It began with a lie. Perhaps not a big lie, at least I didn’t think so at the time, but a lie nevertheless. My Vicar had taken me for an interview with our Bishop following my application, supported by him, to undergo ordination training. My Vicar had prepared me well except that he never warned me that I would be asked if I was sure that I had a vocation. I had to hazard a guess at what this question meant. I wanted to be a clergyman like the Vicar and I sensed that if I answered: “No”, to the bishop’s question, I probably wouldn’t be proceeding much further. So I said “Yes”, not really knowing what I was committing myself to. Later I worked out that the question was meant to reassure the bishop that I had had a word from God. At the end, many, many years later, when I admitted to myself that there really wasn’t a god, it was the same question that rose up to meet me. By then I had to admit that I had never, ever had a word from God.
Could a Machine Think?
Think, Volume 1, Issue 01, March 2002, pp 55-65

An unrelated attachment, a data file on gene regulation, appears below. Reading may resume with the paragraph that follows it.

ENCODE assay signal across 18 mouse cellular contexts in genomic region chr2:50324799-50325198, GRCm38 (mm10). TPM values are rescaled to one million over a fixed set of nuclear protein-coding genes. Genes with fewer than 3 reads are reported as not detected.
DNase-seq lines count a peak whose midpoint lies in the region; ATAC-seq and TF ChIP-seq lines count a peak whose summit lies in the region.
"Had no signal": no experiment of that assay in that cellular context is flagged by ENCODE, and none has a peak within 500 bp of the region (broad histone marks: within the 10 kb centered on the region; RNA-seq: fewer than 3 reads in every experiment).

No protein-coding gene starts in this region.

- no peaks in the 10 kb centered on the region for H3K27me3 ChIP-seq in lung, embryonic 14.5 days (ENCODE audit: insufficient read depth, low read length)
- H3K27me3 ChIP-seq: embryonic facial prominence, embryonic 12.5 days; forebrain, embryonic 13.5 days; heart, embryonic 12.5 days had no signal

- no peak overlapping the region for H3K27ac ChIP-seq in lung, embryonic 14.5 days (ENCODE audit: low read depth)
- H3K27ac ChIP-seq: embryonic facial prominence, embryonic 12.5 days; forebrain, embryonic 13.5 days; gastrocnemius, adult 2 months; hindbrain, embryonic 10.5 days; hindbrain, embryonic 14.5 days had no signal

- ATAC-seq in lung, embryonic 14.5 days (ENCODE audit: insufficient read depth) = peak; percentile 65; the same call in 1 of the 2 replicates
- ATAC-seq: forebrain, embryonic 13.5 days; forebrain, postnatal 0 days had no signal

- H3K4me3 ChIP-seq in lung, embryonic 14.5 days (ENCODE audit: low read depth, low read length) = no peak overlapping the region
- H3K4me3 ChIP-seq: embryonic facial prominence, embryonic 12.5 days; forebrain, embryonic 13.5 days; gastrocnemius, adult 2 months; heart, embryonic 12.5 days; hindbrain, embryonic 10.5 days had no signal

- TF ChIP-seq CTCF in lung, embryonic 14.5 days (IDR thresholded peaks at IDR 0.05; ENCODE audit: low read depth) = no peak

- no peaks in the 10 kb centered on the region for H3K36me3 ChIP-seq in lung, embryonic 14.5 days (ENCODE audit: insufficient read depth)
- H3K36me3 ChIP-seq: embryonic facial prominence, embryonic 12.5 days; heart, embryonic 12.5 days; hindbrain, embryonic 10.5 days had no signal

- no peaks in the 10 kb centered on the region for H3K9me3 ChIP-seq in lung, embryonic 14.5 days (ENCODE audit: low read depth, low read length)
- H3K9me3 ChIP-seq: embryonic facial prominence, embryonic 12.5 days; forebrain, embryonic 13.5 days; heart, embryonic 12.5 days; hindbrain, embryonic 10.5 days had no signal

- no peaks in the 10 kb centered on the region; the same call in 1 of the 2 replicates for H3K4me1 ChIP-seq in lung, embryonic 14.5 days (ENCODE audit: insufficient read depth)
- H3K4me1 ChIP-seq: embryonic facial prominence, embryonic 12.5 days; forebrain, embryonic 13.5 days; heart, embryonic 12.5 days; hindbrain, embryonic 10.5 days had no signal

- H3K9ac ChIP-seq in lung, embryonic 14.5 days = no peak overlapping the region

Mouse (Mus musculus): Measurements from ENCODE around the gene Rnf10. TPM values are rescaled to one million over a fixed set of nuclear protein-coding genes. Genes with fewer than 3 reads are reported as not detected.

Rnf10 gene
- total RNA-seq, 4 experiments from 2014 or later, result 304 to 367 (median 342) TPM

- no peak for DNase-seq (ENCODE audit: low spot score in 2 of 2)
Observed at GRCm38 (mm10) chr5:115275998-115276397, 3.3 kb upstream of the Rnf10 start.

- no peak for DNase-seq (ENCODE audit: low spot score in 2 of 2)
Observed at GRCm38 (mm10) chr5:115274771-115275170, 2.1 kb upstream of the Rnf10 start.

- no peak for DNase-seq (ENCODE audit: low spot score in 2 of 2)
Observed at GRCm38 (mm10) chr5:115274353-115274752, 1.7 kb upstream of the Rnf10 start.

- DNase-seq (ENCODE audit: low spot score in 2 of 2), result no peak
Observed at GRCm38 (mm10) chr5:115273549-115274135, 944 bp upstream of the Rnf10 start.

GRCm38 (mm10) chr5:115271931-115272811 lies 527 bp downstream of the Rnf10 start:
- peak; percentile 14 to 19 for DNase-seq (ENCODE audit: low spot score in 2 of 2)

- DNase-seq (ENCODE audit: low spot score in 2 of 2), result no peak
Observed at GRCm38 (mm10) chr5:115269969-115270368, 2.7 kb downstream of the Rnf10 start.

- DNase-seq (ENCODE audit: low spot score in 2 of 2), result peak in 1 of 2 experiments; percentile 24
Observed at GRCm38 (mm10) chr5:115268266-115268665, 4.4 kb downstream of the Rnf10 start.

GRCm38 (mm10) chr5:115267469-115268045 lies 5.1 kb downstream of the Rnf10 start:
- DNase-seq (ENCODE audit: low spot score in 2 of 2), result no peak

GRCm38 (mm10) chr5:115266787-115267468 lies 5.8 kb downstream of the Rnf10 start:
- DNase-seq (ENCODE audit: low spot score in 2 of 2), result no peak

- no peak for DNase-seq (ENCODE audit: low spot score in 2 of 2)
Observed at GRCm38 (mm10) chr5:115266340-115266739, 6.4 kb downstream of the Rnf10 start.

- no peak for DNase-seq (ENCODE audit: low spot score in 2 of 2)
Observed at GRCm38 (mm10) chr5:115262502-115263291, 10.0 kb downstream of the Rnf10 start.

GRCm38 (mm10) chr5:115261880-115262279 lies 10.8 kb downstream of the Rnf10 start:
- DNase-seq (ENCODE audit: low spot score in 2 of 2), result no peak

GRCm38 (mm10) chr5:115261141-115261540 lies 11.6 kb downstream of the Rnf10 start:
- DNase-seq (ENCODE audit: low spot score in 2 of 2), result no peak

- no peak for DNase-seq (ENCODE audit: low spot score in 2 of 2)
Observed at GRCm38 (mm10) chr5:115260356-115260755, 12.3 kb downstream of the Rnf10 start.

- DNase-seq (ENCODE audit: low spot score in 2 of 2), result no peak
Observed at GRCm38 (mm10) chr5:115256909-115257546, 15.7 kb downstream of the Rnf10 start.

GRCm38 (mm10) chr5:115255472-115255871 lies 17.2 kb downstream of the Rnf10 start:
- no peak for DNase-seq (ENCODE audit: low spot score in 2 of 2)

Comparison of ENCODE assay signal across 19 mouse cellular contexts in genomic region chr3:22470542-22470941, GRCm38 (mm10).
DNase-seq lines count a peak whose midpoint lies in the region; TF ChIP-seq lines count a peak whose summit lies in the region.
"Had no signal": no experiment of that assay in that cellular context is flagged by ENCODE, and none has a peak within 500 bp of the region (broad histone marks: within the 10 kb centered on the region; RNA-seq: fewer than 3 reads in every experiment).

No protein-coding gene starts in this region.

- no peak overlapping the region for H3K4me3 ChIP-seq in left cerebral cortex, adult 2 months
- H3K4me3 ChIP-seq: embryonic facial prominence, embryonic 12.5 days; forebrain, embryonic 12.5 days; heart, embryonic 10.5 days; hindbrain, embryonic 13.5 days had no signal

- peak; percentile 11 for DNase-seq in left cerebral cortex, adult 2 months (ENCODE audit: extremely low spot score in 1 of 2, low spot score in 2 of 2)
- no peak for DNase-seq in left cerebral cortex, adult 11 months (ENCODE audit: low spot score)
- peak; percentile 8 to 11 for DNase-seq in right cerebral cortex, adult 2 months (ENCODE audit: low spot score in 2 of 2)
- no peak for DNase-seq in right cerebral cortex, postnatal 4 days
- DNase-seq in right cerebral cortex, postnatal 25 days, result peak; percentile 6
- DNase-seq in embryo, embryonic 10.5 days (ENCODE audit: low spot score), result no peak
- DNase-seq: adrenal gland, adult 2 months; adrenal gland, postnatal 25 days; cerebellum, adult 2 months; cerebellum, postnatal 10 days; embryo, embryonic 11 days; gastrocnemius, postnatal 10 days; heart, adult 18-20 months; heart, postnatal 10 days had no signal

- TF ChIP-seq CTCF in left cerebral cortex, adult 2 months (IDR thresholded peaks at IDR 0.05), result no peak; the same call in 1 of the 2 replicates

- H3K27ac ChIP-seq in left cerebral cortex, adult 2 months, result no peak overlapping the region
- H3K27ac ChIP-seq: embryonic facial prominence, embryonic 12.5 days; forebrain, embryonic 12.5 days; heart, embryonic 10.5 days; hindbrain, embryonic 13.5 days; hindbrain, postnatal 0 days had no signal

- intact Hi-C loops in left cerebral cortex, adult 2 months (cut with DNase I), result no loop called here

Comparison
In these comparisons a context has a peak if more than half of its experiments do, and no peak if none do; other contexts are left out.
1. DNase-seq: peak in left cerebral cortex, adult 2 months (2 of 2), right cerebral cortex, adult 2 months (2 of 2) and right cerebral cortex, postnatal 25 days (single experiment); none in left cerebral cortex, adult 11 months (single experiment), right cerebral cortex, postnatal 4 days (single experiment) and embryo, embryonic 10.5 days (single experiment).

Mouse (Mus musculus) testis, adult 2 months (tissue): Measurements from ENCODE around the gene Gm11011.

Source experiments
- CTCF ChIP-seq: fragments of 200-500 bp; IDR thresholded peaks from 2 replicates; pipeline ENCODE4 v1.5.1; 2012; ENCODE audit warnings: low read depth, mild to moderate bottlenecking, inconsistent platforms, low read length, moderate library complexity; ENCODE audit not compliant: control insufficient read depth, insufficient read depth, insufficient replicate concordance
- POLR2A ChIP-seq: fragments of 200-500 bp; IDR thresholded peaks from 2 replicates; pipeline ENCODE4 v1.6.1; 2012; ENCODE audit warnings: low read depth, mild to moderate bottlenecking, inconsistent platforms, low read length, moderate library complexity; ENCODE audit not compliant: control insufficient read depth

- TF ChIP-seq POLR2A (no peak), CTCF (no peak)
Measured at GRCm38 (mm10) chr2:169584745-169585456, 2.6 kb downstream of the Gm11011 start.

The year is 2100. Geena is the proud new owner of Emit, a state-of-the-art robot. She has just unwrapped him, the packaging strewn across the dining room floor. Emit is designed to replicate the outward behaviour of a human being down to the last detail (except that he is rather more compliant and obedient). Emit responds to questions in much the same way humans do. Ask him how he feels and he will say he has had a tough day, has a slight headache, is sorry he broke that vase, and so on. Geena flips the switch at the back of Emit’s neck to ‘on’. Emit springs to life.
Is Atheism a Faith Position?
Think, Volume 5, Issue 13, June 2006, pp 25-34
In a recent issue of Think, Brenda Watson suggested that atheism is also a ‘faith position’. Here, Piers Benn looks more closely at this often-made suggestion.
Also check out the free essays in the March issue of the journal, such as The Emperor’s Incoherent New Clothes – Pointing the Finger at Dawkins’ Atheism by Peter S. Williams and Against Mythicism: A Case for the Plausibility of a Historical Jesus by Edmund Standing.